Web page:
Moscow based theatre observers are talking about a new fad: opera. The events of the gone year are good proof of that.
The first pulse and tonality of the launch of the 2011-2012 season were given by two high-profile international competitions – Operalia and Competizione dell’Opera in July and September in Moscow.
The International competition Operalia was founded by Plácido Domingo in 1993 and since its inception was the obligatory stepping stone for many beginner vocalists who with years won the world renown. The competition is annually held in the world’s major cultural capitals. Moscow hosted Operalia for the first time with more than 800 applications submitted to the jury. The competition’s short list had on it 41 competitors from 20 countries (including 9 Russian participants), but only 13 of them reached the finals. The jury decided to grant top places in the nominations “male vocals” and “female vocals” as well as money prizes of US $30,000 that went to René Barbera (USA) and Pretty Yende (South Africa). The gala concert of the laureates was arranged July 24 at The Stanislavski and Nemirovich-Danchenko Academic Music Theatre under the baton of the competition founder Plácido Domingo.
Another not less prestigious competition - the Competizione dell’Opera - also made its debut in Russia. As is known, its distinguishing feature is exclusively Italian repertoire, both classical and modern. The Competizione dell’Opera has existed since 1996, annually held in Dresden, and oriented chiefly at young performers. What pleasantly surprised Moscow’s opera lovers was the fact that all the three top prizes were awarded by a secret ballot to Russian participants: Roman Burdenko from Barnaul, Igor Golovatenko from Moscow, and Mikhail Korobeinikov from Yekaterinburg. “Your vocalists are simply very talented and there is nothing surprising that they got all the prizes” -Hans-Joachim Frey, First Chairman of the Competizione dell`Operaexplained the jury’s decision.
The closing concert of theCompetizione dell’Opera took place September 18 at the Bolshoi Theatre. And that was another pleasant event because the re-opening of this country’s chief theatre had been awaited for several years.
For almost six years Moscow lived without the Bolshoi. It was only thanks to brief news and accounts of press-releases that the public could guess what was going on behind the scaffolding that surrounded the building the Moscow residents were always so fond of. There were even rumors that the building that had gotten so dilapidated might collapse falling through the ground. Small wonder, the long-awaited Bolshoi’s “return” to Russia’s theatre life became the biggest event of the past year.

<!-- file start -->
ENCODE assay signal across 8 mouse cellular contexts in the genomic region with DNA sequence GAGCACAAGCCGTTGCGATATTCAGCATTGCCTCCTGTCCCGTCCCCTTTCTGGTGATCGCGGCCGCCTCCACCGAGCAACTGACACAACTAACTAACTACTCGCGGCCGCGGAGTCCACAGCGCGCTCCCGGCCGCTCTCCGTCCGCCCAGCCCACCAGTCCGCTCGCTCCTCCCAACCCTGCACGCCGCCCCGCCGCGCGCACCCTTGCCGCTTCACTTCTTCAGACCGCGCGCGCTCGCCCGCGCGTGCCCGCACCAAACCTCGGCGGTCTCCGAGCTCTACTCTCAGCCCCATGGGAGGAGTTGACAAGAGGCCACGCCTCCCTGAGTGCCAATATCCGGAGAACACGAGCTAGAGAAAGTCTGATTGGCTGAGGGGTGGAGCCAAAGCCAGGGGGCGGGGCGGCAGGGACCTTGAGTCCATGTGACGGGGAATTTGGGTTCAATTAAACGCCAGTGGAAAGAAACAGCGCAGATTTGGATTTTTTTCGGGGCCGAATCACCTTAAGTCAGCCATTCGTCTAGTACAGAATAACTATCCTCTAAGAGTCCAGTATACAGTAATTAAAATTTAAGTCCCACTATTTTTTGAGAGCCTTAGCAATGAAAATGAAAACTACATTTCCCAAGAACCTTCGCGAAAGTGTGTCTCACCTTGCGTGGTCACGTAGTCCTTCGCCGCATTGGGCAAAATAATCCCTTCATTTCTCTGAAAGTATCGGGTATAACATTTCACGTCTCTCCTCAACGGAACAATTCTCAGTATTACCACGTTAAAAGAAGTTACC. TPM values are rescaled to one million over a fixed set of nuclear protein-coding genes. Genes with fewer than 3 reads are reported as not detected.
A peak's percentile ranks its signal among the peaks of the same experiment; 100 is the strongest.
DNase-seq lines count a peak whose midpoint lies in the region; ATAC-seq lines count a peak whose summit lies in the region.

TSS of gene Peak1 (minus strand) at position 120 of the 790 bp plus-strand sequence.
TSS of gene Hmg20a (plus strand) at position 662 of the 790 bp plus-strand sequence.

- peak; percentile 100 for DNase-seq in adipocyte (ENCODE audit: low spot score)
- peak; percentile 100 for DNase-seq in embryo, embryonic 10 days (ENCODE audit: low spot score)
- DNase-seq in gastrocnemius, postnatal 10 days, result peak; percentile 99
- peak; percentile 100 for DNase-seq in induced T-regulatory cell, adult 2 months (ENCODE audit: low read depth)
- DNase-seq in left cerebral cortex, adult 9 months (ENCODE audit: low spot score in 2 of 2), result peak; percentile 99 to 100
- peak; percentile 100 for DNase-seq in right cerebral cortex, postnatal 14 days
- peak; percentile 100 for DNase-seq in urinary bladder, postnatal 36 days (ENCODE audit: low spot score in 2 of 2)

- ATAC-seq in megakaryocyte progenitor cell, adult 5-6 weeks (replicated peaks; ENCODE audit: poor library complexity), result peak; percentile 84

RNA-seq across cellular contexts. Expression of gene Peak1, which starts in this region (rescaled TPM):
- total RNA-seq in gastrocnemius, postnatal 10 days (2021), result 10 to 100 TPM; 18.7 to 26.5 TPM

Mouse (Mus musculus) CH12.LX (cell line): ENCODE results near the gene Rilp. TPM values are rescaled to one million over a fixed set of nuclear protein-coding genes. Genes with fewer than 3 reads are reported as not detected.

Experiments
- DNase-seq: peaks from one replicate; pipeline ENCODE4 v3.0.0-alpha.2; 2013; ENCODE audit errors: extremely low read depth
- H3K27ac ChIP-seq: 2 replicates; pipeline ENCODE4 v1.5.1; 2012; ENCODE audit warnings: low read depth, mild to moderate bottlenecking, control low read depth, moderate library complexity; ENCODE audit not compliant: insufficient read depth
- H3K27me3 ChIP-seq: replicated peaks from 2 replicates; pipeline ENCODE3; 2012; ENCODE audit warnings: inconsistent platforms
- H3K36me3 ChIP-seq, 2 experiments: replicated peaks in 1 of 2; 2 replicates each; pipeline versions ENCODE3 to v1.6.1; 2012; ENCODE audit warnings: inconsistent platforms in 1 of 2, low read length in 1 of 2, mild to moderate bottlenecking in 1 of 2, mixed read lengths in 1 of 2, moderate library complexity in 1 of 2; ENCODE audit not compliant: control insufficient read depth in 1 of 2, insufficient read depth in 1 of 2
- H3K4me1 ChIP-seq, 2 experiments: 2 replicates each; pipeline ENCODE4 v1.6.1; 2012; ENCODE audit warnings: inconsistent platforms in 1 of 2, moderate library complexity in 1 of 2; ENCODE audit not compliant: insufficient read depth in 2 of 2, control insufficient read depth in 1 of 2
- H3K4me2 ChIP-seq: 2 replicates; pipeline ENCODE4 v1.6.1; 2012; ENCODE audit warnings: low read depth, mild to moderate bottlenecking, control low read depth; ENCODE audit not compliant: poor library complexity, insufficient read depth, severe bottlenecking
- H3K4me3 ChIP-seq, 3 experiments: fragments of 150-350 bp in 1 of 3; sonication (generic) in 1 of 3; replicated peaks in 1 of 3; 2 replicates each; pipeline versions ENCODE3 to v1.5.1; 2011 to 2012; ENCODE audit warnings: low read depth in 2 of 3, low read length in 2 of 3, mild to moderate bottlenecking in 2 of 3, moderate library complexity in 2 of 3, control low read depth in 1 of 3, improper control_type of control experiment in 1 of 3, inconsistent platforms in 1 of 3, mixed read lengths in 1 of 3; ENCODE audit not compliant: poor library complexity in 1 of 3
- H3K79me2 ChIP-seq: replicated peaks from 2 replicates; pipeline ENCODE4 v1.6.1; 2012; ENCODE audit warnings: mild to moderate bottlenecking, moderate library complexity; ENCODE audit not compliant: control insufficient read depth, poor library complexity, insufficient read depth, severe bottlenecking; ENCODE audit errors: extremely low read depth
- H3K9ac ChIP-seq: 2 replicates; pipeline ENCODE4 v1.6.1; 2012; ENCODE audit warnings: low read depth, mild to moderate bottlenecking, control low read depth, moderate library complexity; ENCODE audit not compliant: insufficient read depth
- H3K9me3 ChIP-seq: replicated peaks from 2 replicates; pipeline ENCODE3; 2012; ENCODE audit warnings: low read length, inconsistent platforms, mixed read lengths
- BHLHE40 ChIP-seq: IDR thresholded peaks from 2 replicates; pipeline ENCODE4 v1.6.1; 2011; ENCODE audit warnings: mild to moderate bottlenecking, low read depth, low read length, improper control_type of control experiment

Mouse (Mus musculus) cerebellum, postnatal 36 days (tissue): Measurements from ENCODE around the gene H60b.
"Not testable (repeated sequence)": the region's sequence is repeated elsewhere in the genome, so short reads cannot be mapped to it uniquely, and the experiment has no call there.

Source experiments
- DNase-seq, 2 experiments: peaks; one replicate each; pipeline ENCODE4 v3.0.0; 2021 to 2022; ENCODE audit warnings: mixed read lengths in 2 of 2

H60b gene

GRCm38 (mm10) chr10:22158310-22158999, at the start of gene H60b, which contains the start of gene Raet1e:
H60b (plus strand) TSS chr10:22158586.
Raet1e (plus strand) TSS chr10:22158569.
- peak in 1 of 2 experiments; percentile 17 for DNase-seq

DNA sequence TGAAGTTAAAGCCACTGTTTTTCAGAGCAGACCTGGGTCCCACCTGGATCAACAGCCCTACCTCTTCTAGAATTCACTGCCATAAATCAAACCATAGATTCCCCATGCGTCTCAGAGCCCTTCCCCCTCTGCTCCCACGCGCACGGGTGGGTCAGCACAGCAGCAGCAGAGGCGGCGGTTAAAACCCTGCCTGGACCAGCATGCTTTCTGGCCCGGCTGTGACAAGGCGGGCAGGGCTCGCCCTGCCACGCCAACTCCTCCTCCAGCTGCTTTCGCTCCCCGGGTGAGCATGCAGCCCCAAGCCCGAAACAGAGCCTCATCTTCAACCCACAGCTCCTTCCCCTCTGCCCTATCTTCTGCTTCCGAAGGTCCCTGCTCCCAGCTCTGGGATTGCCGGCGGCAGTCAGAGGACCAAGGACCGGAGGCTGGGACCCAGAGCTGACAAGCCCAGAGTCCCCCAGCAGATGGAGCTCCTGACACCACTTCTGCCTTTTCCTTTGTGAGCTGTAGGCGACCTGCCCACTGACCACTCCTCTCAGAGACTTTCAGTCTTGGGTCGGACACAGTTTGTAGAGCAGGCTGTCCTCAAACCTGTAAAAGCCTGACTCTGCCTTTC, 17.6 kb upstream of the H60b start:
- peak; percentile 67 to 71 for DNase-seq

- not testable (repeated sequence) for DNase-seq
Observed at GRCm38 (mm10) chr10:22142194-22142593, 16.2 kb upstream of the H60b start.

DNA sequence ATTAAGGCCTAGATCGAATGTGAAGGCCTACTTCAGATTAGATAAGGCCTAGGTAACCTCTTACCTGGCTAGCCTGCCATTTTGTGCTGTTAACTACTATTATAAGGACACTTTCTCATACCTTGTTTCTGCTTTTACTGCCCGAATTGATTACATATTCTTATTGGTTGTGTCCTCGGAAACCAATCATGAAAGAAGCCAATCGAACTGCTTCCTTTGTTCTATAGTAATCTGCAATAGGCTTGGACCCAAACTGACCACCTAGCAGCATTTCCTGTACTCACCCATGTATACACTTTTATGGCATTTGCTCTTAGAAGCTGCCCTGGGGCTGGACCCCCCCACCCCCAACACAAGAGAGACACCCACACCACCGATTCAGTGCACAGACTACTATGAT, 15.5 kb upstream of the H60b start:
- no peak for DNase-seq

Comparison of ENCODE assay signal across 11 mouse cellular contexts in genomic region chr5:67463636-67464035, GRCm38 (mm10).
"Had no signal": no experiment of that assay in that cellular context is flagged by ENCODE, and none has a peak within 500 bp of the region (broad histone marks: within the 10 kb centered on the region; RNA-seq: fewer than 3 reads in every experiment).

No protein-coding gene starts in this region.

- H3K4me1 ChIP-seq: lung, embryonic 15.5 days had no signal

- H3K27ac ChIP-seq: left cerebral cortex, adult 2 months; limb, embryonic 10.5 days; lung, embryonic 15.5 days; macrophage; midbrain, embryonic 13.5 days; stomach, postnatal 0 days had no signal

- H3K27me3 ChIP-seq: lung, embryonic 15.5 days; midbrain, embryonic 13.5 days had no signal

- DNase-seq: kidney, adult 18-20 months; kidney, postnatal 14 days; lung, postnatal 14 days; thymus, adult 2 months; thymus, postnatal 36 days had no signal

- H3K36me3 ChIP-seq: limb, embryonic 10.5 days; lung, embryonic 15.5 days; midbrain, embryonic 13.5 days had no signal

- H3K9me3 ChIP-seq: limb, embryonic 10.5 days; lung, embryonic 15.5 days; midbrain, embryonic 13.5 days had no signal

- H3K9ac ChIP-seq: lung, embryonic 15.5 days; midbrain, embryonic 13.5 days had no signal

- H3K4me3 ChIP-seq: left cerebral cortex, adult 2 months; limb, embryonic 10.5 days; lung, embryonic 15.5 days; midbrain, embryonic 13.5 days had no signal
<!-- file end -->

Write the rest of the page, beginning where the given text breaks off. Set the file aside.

The reconstruction included the replacement of the foundation, remodeling its historical
interiors that had been lost in the Soviet times, including restoration of the theatre’s unique acoustics. The building has gone down 26 metres below the earth’s level with 6 underground levels 7,500 sq. metres now for a scenery dock and a 300-seat Chamber Hall. All told, the Bolshoi’s floor space has doubled to amount to 72,000 sq. metres. The main stage has also changed dramatically with the orchestra pit (now sitting 130 musicians), state-of-the-art stage equipment that for example makes it easy to remodel the stage floor depending on the type of performance, be it an opera or a ballet.
The very first premiere after the reconstruction November 2 demonstrated the technical and visual properties of the new stage. The Bolshoi opened with Ruslan and Lyudmila, an opera based on Aleksandr Pushkin’s poem of the same name by Mikhail Glinka, the father-founder of the Russian classical music, with musical director Vladimir Yurovsky, the head master of the London Symphony Orchestra and director Dmitry Chernyakov also doubling as a stage and costume designer. The premiere’s cast was international with vocalists from the USA, Bulgaria, Lithuania and the staff invited from a number of Russian opera theatres.
The Bolshoi had staged Ruslan and Lyudmila many times. Its maiden performance was staged December 9, 1846, and since then the opera was shown in nine different versions, but none have ever caused the squall of emotions equal to the November 2, 2011 premiere.
Dmitry Chernyakov chose not to follow the conventional treatment of the material as a fairy-tale, placing the protagonists of the classic poem within the present-day context with restaurant waiters, body-builders, paramedics in spa-salons, Thai massage and many other realities of today’s life. In an interview Dmitry Chernyakov gave shortly before the premiere he said: “The production’s theme will be modern. I always aim at what is modern, but never scandalous. This is not my style.”
But nevertheless the scandal happened. Right amid the performance the audience divided into two group: the adepts of the Russian classic opera who were stomping their feet, shouting “What a shame!” while others cried out with a stormy applause “Bravo!” The present-day Bolshoi lovers said there was nothing of the sort on their memories.
Moscow’s theatre and music critics also divided in two camps. No other production of the last several years echoed so loudly in the media. The article headings showed: “Ruslan, Lyudmila and the Scandal”, “The Russian Riot”, “A Phantom Opera”, “Many Jibes, Many Tears”, “A Stage Without the Head”, “A Big Break-Up”, “The Happiness Made Harder to Have”, “The End of the Quote”, “What a Miraculous Moment”, “Lyudmila’s and Ruslan’s Enemies.” A select of critical references can be found at: www.smotr.ru/2011/2011_bolshoi_ruslan.htm (available in Russian.)
Which form of an opera performance would take the upper hand at the Bolshoi, the classical one or a radically innovative, is impossible to guess. What is known for sure is that spectators are excitedly hunting for the tickets for Ruslan and Lyudmila.